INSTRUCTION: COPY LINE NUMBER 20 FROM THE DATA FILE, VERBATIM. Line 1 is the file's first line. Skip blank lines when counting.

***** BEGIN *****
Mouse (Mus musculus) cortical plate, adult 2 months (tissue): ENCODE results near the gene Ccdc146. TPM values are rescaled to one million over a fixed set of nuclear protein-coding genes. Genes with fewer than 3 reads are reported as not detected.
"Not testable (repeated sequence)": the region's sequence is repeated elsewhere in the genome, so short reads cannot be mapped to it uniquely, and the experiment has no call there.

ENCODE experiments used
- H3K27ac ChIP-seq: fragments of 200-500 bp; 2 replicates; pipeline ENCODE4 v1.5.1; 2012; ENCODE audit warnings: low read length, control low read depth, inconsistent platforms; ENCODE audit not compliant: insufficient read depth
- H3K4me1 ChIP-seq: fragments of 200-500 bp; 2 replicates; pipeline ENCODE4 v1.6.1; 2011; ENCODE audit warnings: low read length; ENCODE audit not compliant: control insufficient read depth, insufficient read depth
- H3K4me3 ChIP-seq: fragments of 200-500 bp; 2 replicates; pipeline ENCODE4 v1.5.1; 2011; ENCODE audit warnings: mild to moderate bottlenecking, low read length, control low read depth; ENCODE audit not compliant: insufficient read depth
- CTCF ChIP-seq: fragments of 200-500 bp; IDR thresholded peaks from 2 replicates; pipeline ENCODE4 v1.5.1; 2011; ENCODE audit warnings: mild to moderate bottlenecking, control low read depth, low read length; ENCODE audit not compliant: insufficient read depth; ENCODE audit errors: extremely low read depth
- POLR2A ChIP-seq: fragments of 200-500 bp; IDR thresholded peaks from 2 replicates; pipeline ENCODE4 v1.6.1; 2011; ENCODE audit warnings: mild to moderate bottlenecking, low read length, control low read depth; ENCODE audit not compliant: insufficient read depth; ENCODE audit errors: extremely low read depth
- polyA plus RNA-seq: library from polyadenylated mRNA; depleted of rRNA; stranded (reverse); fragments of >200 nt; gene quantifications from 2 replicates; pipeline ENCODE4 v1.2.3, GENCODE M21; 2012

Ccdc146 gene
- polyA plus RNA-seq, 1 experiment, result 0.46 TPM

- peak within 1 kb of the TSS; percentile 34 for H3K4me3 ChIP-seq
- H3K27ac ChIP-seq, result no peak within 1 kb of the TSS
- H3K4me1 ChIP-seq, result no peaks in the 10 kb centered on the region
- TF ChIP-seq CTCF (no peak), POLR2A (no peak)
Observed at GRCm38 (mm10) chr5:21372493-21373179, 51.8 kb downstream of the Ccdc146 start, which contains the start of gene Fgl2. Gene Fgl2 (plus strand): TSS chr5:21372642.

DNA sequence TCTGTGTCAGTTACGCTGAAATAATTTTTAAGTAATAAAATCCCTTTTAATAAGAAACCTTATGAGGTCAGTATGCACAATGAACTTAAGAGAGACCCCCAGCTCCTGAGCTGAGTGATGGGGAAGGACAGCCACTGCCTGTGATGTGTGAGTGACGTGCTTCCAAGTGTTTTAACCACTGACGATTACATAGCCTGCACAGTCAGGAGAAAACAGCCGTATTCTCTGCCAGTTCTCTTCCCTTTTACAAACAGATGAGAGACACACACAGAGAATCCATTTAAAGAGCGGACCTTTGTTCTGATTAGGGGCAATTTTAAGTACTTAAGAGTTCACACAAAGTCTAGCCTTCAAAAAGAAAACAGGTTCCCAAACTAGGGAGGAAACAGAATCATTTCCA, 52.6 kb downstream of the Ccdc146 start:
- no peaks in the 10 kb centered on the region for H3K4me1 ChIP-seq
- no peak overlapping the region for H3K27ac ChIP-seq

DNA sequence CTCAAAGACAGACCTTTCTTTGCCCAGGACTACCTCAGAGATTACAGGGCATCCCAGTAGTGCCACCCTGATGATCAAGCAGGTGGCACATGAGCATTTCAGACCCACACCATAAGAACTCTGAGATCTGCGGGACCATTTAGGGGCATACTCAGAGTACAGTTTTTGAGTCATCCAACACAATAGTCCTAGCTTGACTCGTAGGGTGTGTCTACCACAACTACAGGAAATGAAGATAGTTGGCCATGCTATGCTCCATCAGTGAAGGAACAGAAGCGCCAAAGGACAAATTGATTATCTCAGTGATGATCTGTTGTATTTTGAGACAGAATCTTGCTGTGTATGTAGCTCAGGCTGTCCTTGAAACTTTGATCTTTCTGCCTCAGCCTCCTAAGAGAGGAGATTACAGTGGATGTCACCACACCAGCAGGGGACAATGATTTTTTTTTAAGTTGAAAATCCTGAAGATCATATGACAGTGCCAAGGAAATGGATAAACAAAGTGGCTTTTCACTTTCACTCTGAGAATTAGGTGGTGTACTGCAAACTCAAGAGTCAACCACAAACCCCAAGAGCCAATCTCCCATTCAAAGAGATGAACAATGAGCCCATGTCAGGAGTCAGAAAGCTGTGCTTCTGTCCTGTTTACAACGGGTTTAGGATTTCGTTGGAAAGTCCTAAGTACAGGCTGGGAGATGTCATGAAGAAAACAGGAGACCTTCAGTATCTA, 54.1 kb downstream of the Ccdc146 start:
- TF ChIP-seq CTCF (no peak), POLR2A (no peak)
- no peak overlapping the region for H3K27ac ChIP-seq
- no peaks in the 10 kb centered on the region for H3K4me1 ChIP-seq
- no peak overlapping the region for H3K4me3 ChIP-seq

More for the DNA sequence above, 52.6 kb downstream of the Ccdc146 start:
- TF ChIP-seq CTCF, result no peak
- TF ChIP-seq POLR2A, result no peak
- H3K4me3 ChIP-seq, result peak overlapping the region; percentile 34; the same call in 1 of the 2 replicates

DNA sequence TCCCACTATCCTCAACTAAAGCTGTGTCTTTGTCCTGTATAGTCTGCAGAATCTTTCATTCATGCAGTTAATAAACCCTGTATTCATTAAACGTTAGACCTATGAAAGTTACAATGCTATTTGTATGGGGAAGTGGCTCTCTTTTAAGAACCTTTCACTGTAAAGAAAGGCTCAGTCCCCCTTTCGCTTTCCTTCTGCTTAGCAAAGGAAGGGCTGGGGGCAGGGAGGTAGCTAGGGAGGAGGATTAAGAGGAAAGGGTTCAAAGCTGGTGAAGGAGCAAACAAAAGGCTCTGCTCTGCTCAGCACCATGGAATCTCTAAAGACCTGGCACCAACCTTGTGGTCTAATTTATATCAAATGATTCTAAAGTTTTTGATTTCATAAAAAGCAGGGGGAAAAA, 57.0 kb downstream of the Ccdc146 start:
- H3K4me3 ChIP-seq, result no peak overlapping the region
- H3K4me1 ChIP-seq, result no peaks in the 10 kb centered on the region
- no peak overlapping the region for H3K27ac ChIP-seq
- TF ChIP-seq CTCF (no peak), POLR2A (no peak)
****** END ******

DNA sequence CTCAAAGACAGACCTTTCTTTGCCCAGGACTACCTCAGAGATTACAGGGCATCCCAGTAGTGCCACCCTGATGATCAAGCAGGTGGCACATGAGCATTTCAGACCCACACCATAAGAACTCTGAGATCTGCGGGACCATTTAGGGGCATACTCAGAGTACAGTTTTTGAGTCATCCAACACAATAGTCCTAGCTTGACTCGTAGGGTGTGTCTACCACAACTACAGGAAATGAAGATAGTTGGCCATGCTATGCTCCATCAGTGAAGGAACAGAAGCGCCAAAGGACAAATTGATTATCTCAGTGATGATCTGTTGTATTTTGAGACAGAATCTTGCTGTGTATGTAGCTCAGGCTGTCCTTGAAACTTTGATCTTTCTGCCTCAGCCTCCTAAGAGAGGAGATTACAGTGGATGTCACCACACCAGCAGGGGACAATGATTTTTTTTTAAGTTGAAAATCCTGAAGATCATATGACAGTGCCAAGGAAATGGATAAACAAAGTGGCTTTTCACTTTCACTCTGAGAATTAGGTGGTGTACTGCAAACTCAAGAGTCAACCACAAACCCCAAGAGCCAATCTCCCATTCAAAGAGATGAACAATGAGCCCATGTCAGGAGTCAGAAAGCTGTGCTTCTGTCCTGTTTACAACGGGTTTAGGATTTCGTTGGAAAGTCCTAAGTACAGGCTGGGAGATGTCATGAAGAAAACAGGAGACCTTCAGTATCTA, 54.1 kb downstream of the Ccdc146 start: